Africa is home to countless cultures that all have their own unique ideas and customs. During the past couple of centuries, these cultures were threatened to the point where they almost ceased to exist. The Berlin Conference was a very important occurrence in Africa and Europe's history. It legitimized what the European powers, mainly France and Britain, had been doing for the past hundred years, without the approval of any African country. During the late nineteenth century, France and Britain began imperialistic ventures into Africa, which eventually led Leopold II to conquer the Congo. It was Leopold's II presence in Africa that to led the Berlin Conference.
The Berlin Conference took place first and foremost to legitimize what was already taking place in Africa (Berlin). Africa had recently experienced the European countries' greed. The British and the French, along with a few other European nations, had started to carve up Africa however they pleased. By 1880, about half of the coastal countries saw some type of European presence (Wessling cover). The French began to take control of Algeria and parts of Gabon and Senegal. The British occupied much of Southern Africa and parts of the western coast. Until 1884, no one could encroach upon inner Africa. Before this, the imposing countries had mainly concentrated on the coasts. By 1884 there was road connecting the Congo River to the coast, and the remaining European powers wanted in a piece of the action. The disagreements that resulted from this sudden urge to conquer Africa were what made the Berlin Conference so important (Part IV).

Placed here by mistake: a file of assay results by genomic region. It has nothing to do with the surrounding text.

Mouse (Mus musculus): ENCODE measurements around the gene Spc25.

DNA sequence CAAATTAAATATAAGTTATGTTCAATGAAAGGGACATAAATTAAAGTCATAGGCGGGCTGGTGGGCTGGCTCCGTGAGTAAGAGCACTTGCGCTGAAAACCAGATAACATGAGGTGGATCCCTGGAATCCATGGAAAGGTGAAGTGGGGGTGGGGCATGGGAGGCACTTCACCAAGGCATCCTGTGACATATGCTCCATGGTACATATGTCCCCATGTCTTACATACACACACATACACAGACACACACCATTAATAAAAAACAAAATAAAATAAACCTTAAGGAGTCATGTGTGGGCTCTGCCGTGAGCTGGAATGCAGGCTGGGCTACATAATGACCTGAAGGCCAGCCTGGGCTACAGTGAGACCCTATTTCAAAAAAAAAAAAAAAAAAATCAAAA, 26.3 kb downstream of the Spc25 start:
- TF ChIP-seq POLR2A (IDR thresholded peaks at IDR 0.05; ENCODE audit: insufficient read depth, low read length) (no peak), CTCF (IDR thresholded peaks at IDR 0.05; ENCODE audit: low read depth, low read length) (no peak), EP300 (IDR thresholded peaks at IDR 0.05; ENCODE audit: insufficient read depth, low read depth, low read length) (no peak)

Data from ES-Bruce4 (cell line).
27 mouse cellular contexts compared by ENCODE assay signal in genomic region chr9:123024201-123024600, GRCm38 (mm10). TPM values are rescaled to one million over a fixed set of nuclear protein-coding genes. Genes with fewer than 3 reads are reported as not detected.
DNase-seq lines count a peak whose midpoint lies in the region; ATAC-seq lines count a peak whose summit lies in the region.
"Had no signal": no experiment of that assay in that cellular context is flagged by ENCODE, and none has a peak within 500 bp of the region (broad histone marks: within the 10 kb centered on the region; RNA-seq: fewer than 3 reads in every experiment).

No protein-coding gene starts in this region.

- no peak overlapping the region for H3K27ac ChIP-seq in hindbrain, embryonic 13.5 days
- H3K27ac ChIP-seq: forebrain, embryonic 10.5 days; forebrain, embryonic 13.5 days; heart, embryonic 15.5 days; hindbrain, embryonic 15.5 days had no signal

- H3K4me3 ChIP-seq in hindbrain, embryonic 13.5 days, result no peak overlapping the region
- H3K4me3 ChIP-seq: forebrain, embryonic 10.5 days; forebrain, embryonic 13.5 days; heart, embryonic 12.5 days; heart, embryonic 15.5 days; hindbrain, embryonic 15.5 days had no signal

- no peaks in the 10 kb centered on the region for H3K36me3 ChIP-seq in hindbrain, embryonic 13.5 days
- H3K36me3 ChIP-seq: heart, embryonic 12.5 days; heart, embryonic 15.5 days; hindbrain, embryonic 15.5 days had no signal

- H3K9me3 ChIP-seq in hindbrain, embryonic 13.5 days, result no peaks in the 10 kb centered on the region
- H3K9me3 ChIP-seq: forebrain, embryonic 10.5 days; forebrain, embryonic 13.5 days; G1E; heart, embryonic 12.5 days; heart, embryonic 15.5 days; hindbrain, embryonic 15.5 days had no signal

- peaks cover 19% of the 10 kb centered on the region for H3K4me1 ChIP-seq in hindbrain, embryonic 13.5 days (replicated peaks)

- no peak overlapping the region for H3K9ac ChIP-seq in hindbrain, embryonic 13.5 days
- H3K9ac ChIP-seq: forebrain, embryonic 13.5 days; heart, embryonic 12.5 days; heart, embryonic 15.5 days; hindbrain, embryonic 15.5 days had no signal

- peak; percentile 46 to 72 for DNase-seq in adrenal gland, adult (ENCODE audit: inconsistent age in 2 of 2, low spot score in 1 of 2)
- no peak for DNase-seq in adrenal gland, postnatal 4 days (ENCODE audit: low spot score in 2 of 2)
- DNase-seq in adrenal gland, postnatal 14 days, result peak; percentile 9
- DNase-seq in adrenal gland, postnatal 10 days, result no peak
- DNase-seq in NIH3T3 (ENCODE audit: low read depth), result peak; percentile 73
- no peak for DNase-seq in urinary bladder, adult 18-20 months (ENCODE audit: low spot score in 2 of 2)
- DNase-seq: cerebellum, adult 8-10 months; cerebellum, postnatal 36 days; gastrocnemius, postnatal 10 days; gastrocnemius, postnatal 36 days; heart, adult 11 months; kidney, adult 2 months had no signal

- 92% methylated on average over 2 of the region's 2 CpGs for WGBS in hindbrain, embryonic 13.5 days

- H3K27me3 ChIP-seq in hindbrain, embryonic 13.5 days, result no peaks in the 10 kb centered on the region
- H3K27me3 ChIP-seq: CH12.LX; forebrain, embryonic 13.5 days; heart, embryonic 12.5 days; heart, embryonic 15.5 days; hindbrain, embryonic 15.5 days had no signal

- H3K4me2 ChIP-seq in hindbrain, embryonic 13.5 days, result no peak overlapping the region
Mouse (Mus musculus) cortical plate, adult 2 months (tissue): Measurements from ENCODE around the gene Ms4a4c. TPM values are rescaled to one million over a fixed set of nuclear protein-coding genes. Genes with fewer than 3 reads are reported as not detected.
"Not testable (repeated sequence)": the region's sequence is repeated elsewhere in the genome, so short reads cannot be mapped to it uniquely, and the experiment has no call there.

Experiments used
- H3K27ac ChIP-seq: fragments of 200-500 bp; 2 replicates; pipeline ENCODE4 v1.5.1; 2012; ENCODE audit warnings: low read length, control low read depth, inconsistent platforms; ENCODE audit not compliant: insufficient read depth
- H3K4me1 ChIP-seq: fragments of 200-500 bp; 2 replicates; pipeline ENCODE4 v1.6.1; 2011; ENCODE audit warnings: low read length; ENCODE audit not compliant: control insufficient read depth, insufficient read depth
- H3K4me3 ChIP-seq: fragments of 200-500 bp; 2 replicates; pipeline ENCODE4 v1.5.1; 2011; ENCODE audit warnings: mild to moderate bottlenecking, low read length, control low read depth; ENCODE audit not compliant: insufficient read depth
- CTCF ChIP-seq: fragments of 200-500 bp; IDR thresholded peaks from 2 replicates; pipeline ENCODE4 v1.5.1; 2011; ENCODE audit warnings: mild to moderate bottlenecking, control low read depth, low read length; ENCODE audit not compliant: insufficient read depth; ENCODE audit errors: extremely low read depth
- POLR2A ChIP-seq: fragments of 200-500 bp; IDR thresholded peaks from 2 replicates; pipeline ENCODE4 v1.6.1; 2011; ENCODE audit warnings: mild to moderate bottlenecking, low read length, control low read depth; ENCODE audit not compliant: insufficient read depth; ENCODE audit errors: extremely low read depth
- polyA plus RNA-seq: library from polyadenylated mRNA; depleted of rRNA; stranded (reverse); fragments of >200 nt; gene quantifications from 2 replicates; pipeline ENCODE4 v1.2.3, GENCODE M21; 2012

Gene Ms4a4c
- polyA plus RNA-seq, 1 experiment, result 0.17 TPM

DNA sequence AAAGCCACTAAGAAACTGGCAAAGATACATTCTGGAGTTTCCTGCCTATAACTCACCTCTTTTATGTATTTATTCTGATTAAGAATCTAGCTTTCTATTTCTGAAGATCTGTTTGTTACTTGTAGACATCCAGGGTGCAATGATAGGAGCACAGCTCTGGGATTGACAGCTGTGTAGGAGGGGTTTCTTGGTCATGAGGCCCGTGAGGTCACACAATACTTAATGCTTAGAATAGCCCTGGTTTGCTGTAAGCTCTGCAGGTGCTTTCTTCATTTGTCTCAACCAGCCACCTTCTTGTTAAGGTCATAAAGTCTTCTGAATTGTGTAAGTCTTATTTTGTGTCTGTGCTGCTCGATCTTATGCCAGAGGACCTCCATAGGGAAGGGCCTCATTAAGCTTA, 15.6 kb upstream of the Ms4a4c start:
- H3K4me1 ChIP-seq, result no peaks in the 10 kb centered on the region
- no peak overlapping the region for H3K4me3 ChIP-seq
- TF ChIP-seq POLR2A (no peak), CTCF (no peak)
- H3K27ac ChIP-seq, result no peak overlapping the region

Many reasons beyond the obvious also existed. The Berlin Conference was ...
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... to an African nation.
Bennett, Norman. Africa and Europe: From Roman Times to National Independence. New York: Africana Publishing Co, 1984.
"Berlin, Conference of." Vers. 3. 1994. The Concise Columbia Electronic Encyclopedia. 5 Mar. 2000 <http://www.encyclopeida.com>.
"Bismarck, Otto Von." Vers. 3. 1994. The Concise Columbia Electronic Encyclopedia. 5 Mar. 2000 <http://www.encyclopeida.com/>.
Hugon, Anne. The Exploration of Africa: from Cairo to the Cape. New York: Harry N. Abrams, Inc, 1991.
"Part IV Anti-Colonialism & Reconstruction." 5 Mar. 2000 <http://www.cocc.edu/cagatucci/classes/hum211/timelines/htimeline4.htm>.
Sempell, Charlotte. Otto Von Bismarck.New York: Twayne Publishers, Inc, 1972.
Wessling, H. H., Divide and Rule: The Partition of Africa, 1880-1914. Westport: Praeger, 1991.
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